Hey there, time traveller! This article was published 8/3/2019 (326 days ago), so information in it may no longer be current.
Over the years, there's been no shortage of Manitoba women who have gone on to compete at the highest level in their sport. Some of them even went on to become Olympic and world champions.
On Friday, the Manitoba Sports Hall of Fame paid tribute to those women with the unveiling of its newest exhibit — Women in Sport: Celebrating Manitoba Women Past, Present and Future. Fittingly, the opening was held on International Women's Day.
And more fittingly, there were more than a dozen female hall of famers in attendance who got a first look at the new exhibit.
They included Susan Auch, a three-time Olympic speedskating medallist, Wanda Guenette, a member of Canada's national volleyball team at the 1996 Summer Olympic Games in Atlanta, and Connie Laliberte, a former curling world champion and three-time winner of the Scotties Tournament of Hearts.
"I think these exhibits are super important, for sure," said Auch, now the CEO for Speed Skating Canada. "I'm honoured to be a part of it. I get to bring my kids here and they get to look at me being something more than their mom. But I think what this exhibit does is it allows the next generation to dream. To know that someone before them, from their own town, did it too. I think these exhibits need to be inspirational and they are to me. But it's even more important for them to be inspirational to the next generation."
The exhibit includes memorabilia from Cindy Klassen's pre-Olympic days, artifacts from the All-American Girls Professional Baseball League of the 40s and 50s, Clara Hughes' entire Olympic medal collection (which is on public display for the first time), and much more. Klassen and Hughes dominated Olympic speedskating in their prime, while Hughes also won two Olympic bronze medals in cycling.
For Michelle Sawatzky-Koop, who was a part of a panel discussion on Friday with her '96 Olympic Games volleyball teammate Guenette, and Auch, the exhibit just makes sense when you look at Manitoba's sports history.
"You hear about the medallists in Manitoba and those that have had the big hauls at Olympics and a lot of them are women," said Sawatzky-Koop, who's also a three-time national volleyball champion with the Manitoba Bisons.
"The names we recognize, you hardly have to say Cindy Klassen's last name or Clara Hughes', and that kind of thing. To have this dedicated to women, and to see some of their medals again, I think it's a huge step for women and I think it's great for the Manitoba Sports Hall of Fame to say, 'We have this many women in Manitoba to celebrate that we need to have a special exhibit for it.'" I'm really proud of the hall of fame for doing that and I think it's super exciting."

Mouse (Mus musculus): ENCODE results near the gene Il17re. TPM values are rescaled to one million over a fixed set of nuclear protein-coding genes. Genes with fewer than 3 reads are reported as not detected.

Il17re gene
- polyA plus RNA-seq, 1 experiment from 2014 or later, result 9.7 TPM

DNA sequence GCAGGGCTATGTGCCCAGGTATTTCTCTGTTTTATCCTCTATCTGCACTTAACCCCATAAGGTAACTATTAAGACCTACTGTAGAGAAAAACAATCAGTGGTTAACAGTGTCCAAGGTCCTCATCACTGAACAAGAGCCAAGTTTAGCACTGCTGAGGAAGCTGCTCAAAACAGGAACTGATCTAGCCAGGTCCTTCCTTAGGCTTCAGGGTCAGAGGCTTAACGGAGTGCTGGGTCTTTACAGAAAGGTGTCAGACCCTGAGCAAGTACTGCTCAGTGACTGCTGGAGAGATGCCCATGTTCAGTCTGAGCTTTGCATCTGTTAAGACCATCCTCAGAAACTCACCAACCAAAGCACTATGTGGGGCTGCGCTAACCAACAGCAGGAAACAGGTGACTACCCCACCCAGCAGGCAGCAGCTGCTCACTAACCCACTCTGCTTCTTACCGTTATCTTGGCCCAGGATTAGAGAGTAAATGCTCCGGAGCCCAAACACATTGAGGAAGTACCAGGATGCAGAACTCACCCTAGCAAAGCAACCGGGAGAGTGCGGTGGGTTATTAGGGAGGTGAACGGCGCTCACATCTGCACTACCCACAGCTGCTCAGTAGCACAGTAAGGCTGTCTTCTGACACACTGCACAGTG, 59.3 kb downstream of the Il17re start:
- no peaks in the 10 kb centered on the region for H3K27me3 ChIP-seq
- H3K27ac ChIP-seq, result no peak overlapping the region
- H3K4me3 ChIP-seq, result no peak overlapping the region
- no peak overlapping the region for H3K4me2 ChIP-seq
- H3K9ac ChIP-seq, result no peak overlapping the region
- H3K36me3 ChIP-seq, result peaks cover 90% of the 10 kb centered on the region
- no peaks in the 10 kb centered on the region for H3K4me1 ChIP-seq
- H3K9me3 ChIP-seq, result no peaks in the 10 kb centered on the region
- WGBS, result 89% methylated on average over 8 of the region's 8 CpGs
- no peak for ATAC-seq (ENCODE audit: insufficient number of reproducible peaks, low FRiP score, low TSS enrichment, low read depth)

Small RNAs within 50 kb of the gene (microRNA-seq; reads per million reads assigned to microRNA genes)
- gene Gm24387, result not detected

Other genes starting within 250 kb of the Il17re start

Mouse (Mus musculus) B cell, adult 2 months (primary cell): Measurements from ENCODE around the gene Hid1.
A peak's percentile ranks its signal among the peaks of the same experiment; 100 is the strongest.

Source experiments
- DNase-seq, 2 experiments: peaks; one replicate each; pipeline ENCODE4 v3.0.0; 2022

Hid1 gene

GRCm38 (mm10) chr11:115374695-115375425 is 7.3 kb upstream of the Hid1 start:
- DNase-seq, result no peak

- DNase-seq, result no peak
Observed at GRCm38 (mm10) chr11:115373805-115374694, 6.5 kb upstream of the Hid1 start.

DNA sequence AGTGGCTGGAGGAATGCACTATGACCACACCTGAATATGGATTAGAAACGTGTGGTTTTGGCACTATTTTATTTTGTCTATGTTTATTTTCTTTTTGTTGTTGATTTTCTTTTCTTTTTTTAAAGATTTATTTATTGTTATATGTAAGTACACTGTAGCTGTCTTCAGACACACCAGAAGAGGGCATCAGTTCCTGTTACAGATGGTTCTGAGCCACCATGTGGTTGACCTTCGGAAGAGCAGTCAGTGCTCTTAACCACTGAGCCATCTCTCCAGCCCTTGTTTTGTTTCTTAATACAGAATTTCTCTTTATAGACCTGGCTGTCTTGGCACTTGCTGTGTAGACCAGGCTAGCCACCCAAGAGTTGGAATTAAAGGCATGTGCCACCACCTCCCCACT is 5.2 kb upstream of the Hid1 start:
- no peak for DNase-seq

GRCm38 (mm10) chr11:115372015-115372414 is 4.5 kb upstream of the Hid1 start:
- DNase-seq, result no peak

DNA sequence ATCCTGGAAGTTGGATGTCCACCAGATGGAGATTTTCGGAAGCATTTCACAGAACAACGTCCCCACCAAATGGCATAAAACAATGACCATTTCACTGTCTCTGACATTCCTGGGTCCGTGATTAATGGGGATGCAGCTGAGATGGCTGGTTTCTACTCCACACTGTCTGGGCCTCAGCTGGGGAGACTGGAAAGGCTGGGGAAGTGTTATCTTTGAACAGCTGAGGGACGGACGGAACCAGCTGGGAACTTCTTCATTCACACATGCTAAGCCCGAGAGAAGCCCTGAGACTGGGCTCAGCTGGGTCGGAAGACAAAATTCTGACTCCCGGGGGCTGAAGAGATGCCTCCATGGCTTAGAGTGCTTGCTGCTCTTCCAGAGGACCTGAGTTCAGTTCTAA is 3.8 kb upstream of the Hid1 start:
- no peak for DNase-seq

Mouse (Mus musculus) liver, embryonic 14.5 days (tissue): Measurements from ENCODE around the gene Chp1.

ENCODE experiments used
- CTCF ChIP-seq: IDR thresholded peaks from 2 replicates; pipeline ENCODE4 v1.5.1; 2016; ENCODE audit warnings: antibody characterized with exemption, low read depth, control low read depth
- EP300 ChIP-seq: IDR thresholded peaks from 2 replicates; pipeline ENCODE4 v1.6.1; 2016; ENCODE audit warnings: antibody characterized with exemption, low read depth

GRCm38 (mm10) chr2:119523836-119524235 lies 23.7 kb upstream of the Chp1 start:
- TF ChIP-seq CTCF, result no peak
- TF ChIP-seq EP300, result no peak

From curling's Laliberte to Jennifer Jones, from speedskating's Doreen Botterill to Klassen, and today's generation of local athletes such as Olympic soccer medallist Desiree Scott and Olympic curling champ Kaitlyn Lawes, Manitoba has consistently had star female athletes in competition. Auch doesn't believe it's a coincidence.
"We're a province that really opens the opportunities to girls and women in sport," Auch said. "I really do believe Manitoba is far ahead in social and cultural areas compared to a lot of parts of Canada. I would say that speaks volumes to girls thinking they can do anything that anyone else can."
To keep the trend of great local female athletes going, Sawatzky-Koop hopes young kids check out the exhibit and realize that they can achieve those things, too.
"I hope they see that it wasn't one sport that we're good at in Manitoba," Sawatzky-Koop said.
"It's not one size of woman, it's not the really tall ones or the really small ones, or the really muscular ones, it's women of all shapes and sizes, of all backgrounds, of all races, religions, whatever it is, and they've overcome. Every athlete you're going to see in this exhibit has overcome. They've overcome and persevered, not necessarily being a woman, but whatever it is in their sport. And I hope they see that. I hope they see anything is possible no matter where you come from. It just takes an incredible amount of perseverance and determination."
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The Manitoba Sports Hall of Fame and Young Canada Works joined together to collect artifacts ranging from Olympic medals and uniforms, autographed memorabilia, and items from the early stages of famous female athletes that have never been seen before.
The highlight of the exhibit sponsored by Maple Leaf Construction might just be the 12 Olympic and Paralympic medals on display.
It's a perfect way to see how the medals have evolved over the years as the collection spans across 10 different Games.
You can also find several artifacts from the All-American Girls Professional Baseball League — a league which featured 12 Manitobans — such as a limited-edition doll. The league was the inspiration for the 1992 classic sports comedy-drama film, A League of Their Own.
There are also cases dedicated to the Wesmen basketball dynasty of the 1990s, Clara Hughes' Olympic cycling and speedskating medals, Olympic medals and attire belonging to Susan Auch, swim gear and medals from Paralympic athlete Kirby Cote, and much more.
Admission is $5 for adults, $3 for teens and seniors, and $2 for children 12 and under.